US study shows importance of access to chemotherapy for HIV-positive patients with Hodgkin lymphoma

Michael Carter
Published: 28 January 2016

HIV is associated with poorer outcomes in patients diagnosed with Hodgkin lymphoma, according to US research published in AIDS. Analysis of the National Cancer Data Base revealed a 66% five-year survival rate for patients with HIV compared to 80% for the general population.

The poorer survival rate associated with HIV was driven mainly by lower rates of chemotherapy administration, which in turn was associated with high rates of poverty and markers of social exclusion. However, HIV-positive patients with classic presentation of Hodgkin lymphoma who received chemotherapy had survival rates comparable to those observed in the HIV-negative population.

“We found that a significant proportion (18%) of HIV-infected Hodgkin lymphoma patients do not receive treatment for this curable cancer, which is 1.7 times higher than in the HIV-negative population,” comment the authors. “Nonreceipt of chemotherapy correlated with unfavourable socioeconomic variables, including black race, lack of health insurance and residence in high-poverty areas.”

Hodgkin lymphoma is a cancer of the lymph nodes and lymphatic system. Incidence of Hodgkin lymphoma among people with HIV is up to 20 times higher than that seen in the general population. The cancer can be treated successfully in most people, especially if diagnosed early. Findings from observational cohort studies suggest that HIV-positive patients can have comparable disease outcomes to HIV-negative individuals, provided they receive antiretroviral therapy and appropriate cancer treatment. In contrast, population-based research has consistently shown that patients with HIV have poorer overall survival, with a five-year estimate of approximately 63%.

Chemotherapy is essential for the curative treatment of classic presentations of Hodgkin lymphoma. A team of investigators therefore hypothesised that the poor survival rates observed in HIV-positive patients enrolled in population-based studies could be due to suboptimal delivery of chemotherapy. To test this theory, they studied information from the National Cancer Data Base to evaluate management patterns and survival trends in Hodgkin lymphoma patients according to HIV infection status.

The National Cancer Data Base covers at least 70% of cancer diagnoses in the US. The investigators extracted the records of patients who were diagnosed with Hodgkin lymphoma between 2004 and 2012. Information was available on the HIV status of each patient. For those with HIV, details of CD4 cell count and use of antiretroviral therapy were available.

Patients were classified according to race and ethnicity. Lymphoma was staged as favourable, unfavourable, or advanced. Household income and area of residence were used as markers of socioeconomic status, and data were also gathered on type of treatment centre and health insurance status.

A total of 43,935 Hodgkin lymphoma patients were recorded during the study period and 5% (2090) were HIV positive.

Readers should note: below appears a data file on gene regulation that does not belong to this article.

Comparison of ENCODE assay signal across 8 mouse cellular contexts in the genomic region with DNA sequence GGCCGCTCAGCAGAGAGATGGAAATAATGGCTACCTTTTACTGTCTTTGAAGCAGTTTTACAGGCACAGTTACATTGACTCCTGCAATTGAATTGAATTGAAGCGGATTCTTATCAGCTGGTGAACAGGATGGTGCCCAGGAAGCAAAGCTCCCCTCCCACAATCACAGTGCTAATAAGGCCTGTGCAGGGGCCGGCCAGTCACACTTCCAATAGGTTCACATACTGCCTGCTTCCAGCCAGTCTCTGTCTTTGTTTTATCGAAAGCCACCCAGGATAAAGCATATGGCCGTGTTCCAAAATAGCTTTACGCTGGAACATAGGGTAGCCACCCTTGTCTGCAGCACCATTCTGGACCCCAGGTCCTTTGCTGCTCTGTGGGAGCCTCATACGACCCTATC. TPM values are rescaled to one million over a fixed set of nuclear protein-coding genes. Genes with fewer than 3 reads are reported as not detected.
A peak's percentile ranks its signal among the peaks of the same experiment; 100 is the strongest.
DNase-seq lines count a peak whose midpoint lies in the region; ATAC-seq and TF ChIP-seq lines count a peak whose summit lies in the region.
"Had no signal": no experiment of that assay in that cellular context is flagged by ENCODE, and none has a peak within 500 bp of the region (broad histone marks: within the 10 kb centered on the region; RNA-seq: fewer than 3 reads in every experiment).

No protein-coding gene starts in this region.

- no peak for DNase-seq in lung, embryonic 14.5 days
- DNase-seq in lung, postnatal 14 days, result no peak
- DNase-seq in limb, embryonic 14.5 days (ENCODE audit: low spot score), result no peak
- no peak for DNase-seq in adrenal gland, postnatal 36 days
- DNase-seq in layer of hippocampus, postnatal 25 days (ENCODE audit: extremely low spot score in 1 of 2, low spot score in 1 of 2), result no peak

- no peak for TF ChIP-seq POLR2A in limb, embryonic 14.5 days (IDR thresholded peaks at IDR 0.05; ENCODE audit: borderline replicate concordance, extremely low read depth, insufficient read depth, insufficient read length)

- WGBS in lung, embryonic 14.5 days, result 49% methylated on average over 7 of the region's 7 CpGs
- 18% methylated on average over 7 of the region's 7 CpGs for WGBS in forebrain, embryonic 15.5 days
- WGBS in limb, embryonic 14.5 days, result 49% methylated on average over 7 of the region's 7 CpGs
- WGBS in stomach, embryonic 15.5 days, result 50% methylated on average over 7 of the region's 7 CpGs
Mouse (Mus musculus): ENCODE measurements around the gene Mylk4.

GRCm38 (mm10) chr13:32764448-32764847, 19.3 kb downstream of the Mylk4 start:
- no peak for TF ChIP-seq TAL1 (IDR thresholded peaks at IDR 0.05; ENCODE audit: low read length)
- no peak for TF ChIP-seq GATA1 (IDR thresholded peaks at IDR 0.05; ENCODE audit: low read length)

Compared to patients in the general population, patients with HIV were older, more likely to be male and a significantly higher proportion were Hispanic or Black. The majority of HIV-positive individuals lived in urban areas, had a low household income and had Medicaid health insurance, consistent with their low income and disability status.

Two-thirds of patients with HIV had advanced Hodgkin lymphoma. HIV-positive Hodgkin lymphoma was more likely to be extranodal, the most frequent sites being bone marrow (46% of extranodal cases), gastrointestinal tract (28%) and head and neck (13%).

Nodular sclerosis was the most common subtype in both HIV-positive and HIV-negative patients. Patients with HIV were more likely to have undetermined histologic types (40% vs. 26%).

In terms of treatment, 81% of patients with HIV received chemotherapy (12% in combination with radiotherapy), 13% received any radiotherapy and 16% had no therapy. Treatment rates were significantly lower than those seen in the HIV-negative population (87%, 31%, 9%, respectively; all p < 0.00001).  

Early stage disease was less likely to be treated in patients with HIV than in HIV-negative individuals (28% vs. 41%).

Factors associated with HIV-positive people not receiving chemotherapy were older age, male sex, insurance type, living in low income areas, early stage disease and undetermined disease histology.

Patients were followed for a median of 51 months. The overall five-year survival for patients with HIV was 66%, significantly lower than the 80% observed in HIV-negative patients. HIV-positive patients also had poorer survival when outcomes were stratified according to Hodgkin lymphoma disease stage.

Chemotherapy was key to improved survival in patients with HIV.

For patients with classic Hodgkin lymphoma who received chemotherapy, there was no significant difference in the risk of death between HIV-positive and HIV-negative individuals.

Analysis of HIV-positive patients treated with chemotherapy showed that poorer survival was associated with advancing age, underdetermined histological type and insurance type.

“The fact that survival with active treatment is not influenced by HIV status in patients with classical subtypes of Hodgkin lymphoma underscores the need for an aggressive approach,” conclude the authors. “Patients with undetermined histology require particular attention due to worse prognosis and high risk of nontreatment.”

Reference

Olszewski AJ et al. Outcomes of HIV-associated Hodgkin lymphoma in the era of antiretroviral therapy: an analysis of the National Cancer Data Base. AIDS, 29 (online edition). DOI: 10.1097/QAD.0000000000000986 (2016).

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